Perhaps even more unforgivable, the author awards the first two games of the 1955 World Series to the Brooklyn Dodgers. Actually, the Dodgers lost both of those games, but came back to sweep the Yankees three games to none at Ebbets Field. When the Series returned to Yankee Stadium, the Dodgers won the seventh and deciding game, giving Brooklyn its only world championship.

Then too, when author Barra whittles his story down to two protagonists, it makes a mockery of the fact that there was another Hall of Fame center fielder playing in New York in the 1950's and his name was Duke Snider. Want facts? Here's one. From 1950-1959, it is a fact that Duke Snider, in the narrow metric of home runs, hit more homers than either Mantle or Mays. True, Mantle set the record for World Series home runs - I saw him take Sandy Koufax deep in the 1963 World Series, a pitcher many people say is the best left hander in baseball history. But Duke Snider also showed up for the World Series, with 11 World Series home runs compared to Mantle's record 18 round trippers. With Willie Mays, there were always little glitches that kept his team from winning it all, none of them his fault, to be sure. It wasn't Mays' fault that Sal Maglie ate too much pasta before his crucial start in the 1951 World Series against the Yankees. It wasn't Mays' fault that it rained in San Francisco before the start of play in the seventh game of the 1962 World Series - without the rain, Roger Maris does not cut off Mays' sharp single and hold Matty Alou at third base thus preventing the tying run from scoring. Admittedly, Barra's argument that Alou had an excellent chance to score is persuasive here.

Barra throws what can only be described as a temper tantrum over the fact that Maury Wills won the 1962 National League MVP award. He forgets what an unforgettable season Wills had. Never before had groundskeepers received Page 1 coverage. The Dodger groundskeeper brought a steamroller to the ballpark in an effort to make the base path between first and third an exit on the Los Angeles Freeway. Giants groundskeepers retaliated by muddying Candlestick Park so much Sea Hero could have run there, great slop runner that he was. But the proof, as as they say, is in the pudding. In 1962 Maury Wills not only won the NL MVP award, he won the Hitchcock Award as best athlete in ANY sport. What Barra is saying is that not only were baseball writers wrong, all sports writers were wrong. In a word, implausible.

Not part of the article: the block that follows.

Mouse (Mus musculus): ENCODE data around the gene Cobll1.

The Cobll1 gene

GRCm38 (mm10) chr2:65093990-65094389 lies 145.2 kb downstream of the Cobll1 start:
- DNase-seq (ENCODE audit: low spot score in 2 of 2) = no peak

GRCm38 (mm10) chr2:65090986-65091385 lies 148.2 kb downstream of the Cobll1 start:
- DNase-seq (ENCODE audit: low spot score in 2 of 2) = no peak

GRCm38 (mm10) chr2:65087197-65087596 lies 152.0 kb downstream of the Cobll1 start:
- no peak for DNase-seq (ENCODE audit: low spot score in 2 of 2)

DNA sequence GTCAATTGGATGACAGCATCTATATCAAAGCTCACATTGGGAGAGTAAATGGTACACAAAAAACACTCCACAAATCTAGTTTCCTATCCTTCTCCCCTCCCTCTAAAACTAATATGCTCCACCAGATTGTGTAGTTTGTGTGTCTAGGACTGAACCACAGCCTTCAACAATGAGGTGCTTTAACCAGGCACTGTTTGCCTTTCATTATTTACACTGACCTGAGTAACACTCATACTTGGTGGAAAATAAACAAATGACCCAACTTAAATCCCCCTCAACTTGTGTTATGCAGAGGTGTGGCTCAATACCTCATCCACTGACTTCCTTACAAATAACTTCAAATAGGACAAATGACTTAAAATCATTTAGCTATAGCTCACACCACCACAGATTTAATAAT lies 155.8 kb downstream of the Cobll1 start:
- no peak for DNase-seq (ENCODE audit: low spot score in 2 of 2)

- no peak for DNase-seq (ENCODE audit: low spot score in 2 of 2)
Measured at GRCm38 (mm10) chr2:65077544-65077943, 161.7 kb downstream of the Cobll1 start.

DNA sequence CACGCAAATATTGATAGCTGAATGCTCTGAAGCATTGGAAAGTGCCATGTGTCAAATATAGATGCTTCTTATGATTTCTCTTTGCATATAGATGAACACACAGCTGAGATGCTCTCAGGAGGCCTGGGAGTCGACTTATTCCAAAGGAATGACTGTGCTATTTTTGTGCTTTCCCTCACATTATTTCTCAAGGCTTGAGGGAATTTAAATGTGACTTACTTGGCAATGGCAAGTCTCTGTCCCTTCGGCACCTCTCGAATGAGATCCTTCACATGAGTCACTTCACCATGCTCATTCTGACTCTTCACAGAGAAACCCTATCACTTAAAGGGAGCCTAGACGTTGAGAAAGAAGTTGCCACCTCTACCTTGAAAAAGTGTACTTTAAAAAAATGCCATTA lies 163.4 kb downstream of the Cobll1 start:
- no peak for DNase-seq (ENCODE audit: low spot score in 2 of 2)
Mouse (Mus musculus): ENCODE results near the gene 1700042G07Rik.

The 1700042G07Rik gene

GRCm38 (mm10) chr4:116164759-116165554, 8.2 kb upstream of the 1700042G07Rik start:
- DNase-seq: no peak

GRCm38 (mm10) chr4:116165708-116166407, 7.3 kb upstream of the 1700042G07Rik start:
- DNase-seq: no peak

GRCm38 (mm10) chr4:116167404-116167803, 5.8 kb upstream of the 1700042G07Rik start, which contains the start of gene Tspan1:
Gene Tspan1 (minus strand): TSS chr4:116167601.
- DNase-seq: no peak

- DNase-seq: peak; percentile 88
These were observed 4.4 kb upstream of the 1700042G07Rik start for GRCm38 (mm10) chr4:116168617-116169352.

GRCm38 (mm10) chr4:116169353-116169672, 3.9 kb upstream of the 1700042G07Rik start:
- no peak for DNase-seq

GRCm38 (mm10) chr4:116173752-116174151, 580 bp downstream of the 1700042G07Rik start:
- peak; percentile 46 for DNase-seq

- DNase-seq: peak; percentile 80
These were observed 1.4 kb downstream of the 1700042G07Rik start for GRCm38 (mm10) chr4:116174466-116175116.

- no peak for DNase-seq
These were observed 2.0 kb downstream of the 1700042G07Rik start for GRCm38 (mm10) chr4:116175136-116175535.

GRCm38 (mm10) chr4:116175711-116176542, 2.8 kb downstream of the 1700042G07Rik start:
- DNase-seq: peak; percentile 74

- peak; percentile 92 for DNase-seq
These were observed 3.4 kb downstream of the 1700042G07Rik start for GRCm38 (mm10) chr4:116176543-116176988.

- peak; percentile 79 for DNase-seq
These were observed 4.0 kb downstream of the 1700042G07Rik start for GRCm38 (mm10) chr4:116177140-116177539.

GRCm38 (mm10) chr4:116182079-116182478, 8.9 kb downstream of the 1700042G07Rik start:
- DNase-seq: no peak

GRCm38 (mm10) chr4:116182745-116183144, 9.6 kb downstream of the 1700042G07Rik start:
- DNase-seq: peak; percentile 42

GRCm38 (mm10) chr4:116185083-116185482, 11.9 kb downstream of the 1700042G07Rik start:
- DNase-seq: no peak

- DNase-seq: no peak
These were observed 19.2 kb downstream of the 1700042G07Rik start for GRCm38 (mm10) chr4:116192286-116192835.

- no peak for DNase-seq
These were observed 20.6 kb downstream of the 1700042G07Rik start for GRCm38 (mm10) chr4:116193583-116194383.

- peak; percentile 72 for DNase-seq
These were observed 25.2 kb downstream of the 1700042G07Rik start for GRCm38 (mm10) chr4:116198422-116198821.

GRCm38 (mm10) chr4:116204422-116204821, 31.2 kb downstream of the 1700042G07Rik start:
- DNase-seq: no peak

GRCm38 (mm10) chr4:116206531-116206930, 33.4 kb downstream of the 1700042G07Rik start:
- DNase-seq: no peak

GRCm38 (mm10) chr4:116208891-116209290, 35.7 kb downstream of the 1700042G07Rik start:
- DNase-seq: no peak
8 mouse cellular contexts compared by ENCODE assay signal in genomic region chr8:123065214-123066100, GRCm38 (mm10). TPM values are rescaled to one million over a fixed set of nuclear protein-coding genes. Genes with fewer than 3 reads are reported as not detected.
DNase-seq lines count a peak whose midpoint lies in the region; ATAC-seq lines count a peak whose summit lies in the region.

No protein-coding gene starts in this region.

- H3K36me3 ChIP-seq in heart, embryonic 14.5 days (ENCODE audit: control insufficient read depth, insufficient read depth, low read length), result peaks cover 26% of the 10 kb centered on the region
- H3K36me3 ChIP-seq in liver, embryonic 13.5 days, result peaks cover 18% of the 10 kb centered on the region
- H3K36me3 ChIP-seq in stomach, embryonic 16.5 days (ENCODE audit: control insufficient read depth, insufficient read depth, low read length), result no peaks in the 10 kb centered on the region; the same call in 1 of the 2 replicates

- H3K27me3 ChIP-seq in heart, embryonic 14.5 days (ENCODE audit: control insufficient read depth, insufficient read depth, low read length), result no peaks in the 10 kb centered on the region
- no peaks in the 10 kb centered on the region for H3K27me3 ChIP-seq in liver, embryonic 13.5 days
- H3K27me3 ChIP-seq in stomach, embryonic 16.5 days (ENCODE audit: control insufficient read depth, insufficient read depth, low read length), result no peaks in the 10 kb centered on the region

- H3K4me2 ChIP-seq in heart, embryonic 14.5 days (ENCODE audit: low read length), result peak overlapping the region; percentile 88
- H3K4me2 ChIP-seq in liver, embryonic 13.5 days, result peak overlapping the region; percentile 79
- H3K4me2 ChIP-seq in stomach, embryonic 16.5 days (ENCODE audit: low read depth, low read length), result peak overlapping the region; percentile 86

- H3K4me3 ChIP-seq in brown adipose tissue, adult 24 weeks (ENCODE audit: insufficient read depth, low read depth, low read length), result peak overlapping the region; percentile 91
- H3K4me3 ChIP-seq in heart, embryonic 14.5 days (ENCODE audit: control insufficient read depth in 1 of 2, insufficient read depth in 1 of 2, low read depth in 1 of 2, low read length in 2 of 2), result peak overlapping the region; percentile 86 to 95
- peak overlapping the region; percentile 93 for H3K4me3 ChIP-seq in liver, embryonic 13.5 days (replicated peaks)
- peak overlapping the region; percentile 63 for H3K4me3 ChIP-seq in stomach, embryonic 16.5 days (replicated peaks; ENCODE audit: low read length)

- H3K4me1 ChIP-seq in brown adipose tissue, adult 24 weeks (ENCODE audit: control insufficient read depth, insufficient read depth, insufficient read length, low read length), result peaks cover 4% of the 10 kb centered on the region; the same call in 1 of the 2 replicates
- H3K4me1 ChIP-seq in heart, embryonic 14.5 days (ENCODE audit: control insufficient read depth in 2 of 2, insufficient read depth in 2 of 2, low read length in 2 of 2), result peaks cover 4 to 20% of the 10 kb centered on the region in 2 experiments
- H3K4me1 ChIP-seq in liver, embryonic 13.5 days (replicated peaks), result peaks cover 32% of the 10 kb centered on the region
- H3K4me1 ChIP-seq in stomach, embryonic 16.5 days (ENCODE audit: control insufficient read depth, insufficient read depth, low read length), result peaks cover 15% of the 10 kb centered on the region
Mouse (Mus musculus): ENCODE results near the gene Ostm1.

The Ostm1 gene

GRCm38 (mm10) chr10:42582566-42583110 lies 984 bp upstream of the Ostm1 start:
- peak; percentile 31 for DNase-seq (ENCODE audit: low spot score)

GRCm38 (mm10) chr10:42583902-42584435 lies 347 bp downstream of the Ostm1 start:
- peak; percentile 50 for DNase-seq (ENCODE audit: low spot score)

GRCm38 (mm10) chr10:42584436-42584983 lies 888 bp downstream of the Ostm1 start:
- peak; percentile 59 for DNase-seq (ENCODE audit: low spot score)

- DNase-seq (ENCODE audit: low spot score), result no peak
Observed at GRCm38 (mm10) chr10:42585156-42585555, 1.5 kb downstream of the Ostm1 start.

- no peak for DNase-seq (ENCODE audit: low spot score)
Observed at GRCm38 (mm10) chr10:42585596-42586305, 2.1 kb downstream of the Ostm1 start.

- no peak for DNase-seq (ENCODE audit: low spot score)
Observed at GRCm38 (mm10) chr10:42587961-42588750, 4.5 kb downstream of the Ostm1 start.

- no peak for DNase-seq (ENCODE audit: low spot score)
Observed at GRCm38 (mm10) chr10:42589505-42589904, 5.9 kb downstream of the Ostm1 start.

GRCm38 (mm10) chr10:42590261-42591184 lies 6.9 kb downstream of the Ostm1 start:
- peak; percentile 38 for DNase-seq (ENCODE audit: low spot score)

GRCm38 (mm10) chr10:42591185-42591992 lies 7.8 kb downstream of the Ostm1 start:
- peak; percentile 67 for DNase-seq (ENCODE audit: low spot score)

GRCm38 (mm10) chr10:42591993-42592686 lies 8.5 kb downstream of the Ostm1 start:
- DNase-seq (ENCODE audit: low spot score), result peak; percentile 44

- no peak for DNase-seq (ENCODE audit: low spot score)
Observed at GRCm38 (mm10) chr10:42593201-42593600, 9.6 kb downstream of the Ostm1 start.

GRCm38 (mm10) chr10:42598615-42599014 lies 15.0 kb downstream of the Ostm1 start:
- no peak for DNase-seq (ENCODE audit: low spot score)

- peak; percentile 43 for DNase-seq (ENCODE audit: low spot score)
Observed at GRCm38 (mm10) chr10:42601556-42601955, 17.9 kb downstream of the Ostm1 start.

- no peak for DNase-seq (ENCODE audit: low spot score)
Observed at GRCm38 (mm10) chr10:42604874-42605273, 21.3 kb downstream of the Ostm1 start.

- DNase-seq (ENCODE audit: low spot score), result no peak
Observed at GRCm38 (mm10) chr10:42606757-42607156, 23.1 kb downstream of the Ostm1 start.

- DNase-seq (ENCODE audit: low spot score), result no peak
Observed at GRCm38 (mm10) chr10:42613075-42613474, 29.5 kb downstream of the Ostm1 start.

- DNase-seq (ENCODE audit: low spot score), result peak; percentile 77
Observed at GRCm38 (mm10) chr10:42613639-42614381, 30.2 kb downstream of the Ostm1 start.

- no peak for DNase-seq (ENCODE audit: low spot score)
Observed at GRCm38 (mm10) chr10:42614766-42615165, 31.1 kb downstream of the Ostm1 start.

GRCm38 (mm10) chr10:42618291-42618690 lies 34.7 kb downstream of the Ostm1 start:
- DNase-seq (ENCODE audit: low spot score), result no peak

But the saddest thing about this book is that there was a real chance for Barra to write a book we could believe in. It happens when the writer talks about Westfield, Alabama, the hometown of Willie Mays, where on page 17 we get: "Today some of the neighborhoods around Westfield are all in ruin." Since the writer himself broached the subject, did the author take some of his advance money and go to Westfield, Alabama or talk to anyone from there? He lets us know Roger Kahn talked to him. Why not let us know someone from the birth place of Willie Mays talked to him. It adds up to a lost opportunity to add depth and transcendence to the tale.

The writer achieves some redemption when we learn the depth of baseball ability held by Cat Mays and Mutt Mantle, the fathers of Willie Mays and Mickey Mantle. A pitcher can battle back. What about a writer? Barra, who seems to know he's been living dangerously, digs down and serves up the mustard with an outrageous story about Willie Mays standing in the batter's box against the great Satchel Paige, a classic confrontation taking place on Page 86, the result of which will not be revealed here.

Thereafter though, the writer engages in science fiction style speculation over whether a hybrid Mickey Mantle-Willie Mays Yankee outfield could have overtaken the Bob Feller, Early Wynn, Bob Lemon, Mike Garcia Cleveland Indians in 1954 and captured the American League pennant. Why stop the speculation there? What if the Boston Red Sox had signed Willie Mays when he tried out with them? Strangely, Barra is silent on the whole Boston Red Sox- Willie Mays issue.

For my money, the best written sequences consist of Mickey Mantle's minor league history. Berra's research leads to Mantle driving a pitch over the head of outfielder Bill Hornsby, son of Hall of Famer Rogers Hornsby. For some reason, tracking Mantle's minor league career carries the same, if not more human interest than his major league exploits perhaps because the interaction between Mantle and his father is that much more intense.

In the index to Barra's book, there are nine citations listed for Chicago Cubs Hall of Fame shortstop Ernie Banks. I looked at every one, and unfortunately, none of them capture the pithy comment Banks once made about Mickey Mantle which, as we move further away from the Mantle and Mays playing days, can now be used interchangeably for either player because it is part of what made both of them so attractive to people who saw them: "He was a great player," Banks said "and he had that name."
Comment Comments (21) | Permalink | Most recent comment: Aug 30, 2013 11:32 PM PDT